While I am neither beautiful nor pretty and while I am charming and clever, I am also a tap dancer and not a particularly good one. Last week I went to Friday Night Tap Jam at the American Rhythm Center in Chicago and it was awesome. Bril Barrett, professional tap dancer, runs it and it is every sort of terrific.
How Friday Night Tap Jam works is like this: Everyone gets in a big circle. Each person has four bars and it goes around the circle, everyone improvising whatever tap moves they feel like offering at that moment to those four bars. There are some sensationally talented, longtime students of the art who do magical ethereal things when it gets to them, people like Bril who runs M.A.D.D. Rhythms, the professional tap company, and another guy who had such flair and was so smooth and who brought out such different awesome steps each time it was his turn that I told my sister I wanted to marry him (except I am ancient and he is young) and she proclaimed him the Don Draper of the Friday Night Tap Jam. There are fantastic young people who just want to dance and show their stuff in a supportive environment. There are people who like to show off and have the skills for showing off but who have to look in the mirror to make sure it's right. There are those who've never danced a step in their lives. There are people like me who aren't that great but love being there and are glad to participate. Around and around it goes for about an hour, Bril getting everyone very excited to add something to the mix. Everyone leaves their attitude and being judgmental behind because Friday Night Tap Jam's about doing better for yourself not doing better than everyone else.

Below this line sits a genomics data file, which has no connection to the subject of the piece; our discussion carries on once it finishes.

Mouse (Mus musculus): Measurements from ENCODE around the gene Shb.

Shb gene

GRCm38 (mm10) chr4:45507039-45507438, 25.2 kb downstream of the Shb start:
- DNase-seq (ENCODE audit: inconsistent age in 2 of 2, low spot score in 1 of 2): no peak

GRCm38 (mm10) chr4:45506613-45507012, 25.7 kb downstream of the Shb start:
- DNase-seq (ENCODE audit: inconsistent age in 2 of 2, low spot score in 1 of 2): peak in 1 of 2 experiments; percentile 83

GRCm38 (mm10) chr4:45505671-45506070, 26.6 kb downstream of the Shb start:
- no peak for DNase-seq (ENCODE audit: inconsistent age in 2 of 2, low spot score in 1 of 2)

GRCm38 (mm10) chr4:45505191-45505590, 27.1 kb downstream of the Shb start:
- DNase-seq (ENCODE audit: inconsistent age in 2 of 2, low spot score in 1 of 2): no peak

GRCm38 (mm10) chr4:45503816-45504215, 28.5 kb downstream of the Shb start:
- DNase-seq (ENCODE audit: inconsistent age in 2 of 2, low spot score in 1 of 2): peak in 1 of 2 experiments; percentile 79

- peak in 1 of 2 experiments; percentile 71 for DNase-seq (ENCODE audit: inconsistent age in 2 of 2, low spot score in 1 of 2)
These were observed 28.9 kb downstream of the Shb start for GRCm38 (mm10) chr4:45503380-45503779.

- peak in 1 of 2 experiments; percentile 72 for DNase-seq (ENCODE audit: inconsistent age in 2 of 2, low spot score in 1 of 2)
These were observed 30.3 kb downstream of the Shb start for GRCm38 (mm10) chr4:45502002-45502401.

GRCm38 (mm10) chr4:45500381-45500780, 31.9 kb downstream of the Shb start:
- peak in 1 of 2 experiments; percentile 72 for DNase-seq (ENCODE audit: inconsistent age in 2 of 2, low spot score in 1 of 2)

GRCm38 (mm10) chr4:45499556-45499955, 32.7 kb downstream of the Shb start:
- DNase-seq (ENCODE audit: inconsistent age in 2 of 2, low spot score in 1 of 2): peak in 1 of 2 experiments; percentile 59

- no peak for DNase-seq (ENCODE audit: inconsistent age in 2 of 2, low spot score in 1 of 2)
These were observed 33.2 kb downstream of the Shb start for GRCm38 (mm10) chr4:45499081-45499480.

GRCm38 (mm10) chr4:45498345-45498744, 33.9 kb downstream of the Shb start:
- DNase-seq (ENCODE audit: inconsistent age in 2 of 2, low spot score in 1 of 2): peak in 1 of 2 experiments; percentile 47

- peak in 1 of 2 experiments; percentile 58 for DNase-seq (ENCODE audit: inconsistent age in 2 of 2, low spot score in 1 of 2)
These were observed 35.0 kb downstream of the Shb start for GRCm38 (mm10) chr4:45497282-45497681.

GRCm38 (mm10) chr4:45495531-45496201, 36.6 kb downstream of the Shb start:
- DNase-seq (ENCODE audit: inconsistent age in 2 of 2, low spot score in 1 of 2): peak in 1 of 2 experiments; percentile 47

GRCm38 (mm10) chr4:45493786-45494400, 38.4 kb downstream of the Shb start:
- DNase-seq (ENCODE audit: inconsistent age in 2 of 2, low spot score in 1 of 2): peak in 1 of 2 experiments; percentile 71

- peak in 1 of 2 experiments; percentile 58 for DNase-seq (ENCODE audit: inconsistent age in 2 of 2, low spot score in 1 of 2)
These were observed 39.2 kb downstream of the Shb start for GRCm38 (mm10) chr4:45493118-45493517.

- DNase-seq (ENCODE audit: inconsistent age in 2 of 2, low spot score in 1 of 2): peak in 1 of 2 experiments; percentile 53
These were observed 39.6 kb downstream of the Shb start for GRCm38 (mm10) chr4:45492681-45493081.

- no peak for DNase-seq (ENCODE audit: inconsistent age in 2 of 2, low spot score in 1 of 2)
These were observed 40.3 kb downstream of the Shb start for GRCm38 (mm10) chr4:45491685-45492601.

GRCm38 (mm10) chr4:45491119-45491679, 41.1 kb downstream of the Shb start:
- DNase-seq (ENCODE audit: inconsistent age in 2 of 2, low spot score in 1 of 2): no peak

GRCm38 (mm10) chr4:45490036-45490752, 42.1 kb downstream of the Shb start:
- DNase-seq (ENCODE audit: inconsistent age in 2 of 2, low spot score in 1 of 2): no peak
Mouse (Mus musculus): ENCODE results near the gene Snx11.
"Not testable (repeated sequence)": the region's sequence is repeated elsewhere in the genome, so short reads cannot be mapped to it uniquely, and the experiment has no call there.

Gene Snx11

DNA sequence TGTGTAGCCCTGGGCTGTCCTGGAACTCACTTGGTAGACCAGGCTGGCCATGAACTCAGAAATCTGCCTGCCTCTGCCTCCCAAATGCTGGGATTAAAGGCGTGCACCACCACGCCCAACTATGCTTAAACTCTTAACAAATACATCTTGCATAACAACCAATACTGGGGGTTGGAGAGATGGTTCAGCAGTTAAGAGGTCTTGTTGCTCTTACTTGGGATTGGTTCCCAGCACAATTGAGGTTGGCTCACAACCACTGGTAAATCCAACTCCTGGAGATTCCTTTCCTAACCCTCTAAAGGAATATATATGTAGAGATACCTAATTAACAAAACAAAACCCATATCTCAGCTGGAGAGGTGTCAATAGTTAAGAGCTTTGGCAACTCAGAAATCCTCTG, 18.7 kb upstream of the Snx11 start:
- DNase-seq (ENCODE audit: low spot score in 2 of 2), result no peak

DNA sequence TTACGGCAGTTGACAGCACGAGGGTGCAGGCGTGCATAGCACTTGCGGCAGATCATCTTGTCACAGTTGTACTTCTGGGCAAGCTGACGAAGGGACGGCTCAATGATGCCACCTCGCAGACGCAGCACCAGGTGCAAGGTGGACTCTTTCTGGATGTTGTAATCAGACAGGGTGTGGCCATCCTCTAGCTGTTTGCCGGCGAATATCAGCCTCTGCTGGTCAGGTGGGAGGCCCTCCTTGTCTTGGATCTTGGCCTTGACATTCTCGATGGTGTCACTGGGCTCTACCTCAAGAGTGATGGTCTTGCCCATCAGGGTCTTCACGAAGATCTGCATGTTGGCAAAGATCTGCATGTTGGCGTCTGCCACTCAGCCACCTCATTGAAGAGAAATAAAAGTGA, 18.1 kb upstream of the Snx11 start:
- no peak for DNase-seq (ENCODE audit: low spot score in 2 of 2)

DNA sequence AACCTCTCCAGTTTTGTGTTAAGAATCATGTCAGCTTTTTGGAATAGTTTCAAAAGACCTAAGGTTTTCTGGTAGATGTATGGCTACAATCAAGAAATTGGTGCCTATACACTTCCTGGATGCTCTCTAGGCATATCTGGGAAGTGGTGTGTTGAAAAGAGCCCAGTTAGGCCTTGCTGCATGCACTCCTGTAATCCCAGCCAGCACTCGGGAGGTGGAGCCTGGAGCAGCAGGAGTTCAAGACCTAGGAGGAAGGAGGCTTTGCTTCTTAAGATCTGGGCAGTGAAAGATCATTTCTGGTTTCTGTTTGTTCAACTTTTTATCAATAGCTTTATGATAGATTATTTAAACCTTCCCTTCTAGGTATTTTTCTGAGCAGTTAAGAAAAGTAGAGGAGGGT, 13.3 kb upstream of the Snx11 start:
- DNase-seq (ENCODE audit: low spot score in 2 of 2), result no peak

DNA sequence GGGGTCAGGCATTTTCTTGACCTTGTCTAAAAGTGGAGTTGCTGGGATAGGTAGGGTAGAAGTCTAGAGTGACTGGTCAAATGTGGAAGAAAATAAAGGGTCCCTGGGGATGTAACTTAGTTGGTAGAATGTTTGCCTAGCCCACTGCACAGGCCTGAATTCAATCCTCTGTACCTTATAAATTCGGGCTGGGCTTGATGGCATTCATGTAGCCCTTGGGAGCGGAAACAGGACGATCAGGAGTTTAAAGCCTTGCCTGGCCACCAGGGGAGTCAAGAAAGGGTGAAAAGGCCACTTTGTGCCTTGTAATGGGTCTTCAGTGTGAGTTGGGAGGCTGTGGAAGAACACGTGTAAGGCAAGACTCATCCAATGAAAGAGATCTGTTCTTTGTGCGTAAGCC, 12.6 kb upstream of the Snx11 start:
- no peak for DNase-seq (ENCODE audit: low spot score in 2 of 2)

People come up with great combinations. A gifted dancer may take something from a less experienced dancer and do a whole riff on it. A total neophyte may just do digs and toes but it's done with great sincerity and he or she owns every bit of those digs and toes. It's a great combination of people, young and old, rich and poor, highly trained, just learning, embarrassed and confident. Some people think they are bringing nothing to the circle; I think being there and trying your utmost means you are bringing something to the circle -- your joie de vivre, your enthusiasm, your willingness to make a dang fool of yourself in front of people who make money tapping for a living.
If you're near the Fine Arts Building in downtown Chicago on the second Friday of the month, cruise by the American Rhythm Center on the third floor (call to make sure it's on). Bring your tap shoes and your excitement, leave your judgment on the street, and join the circle for a thrilling evening of improvising on whatever music Bril has on iPod Shuffle that night. Come stand next to me!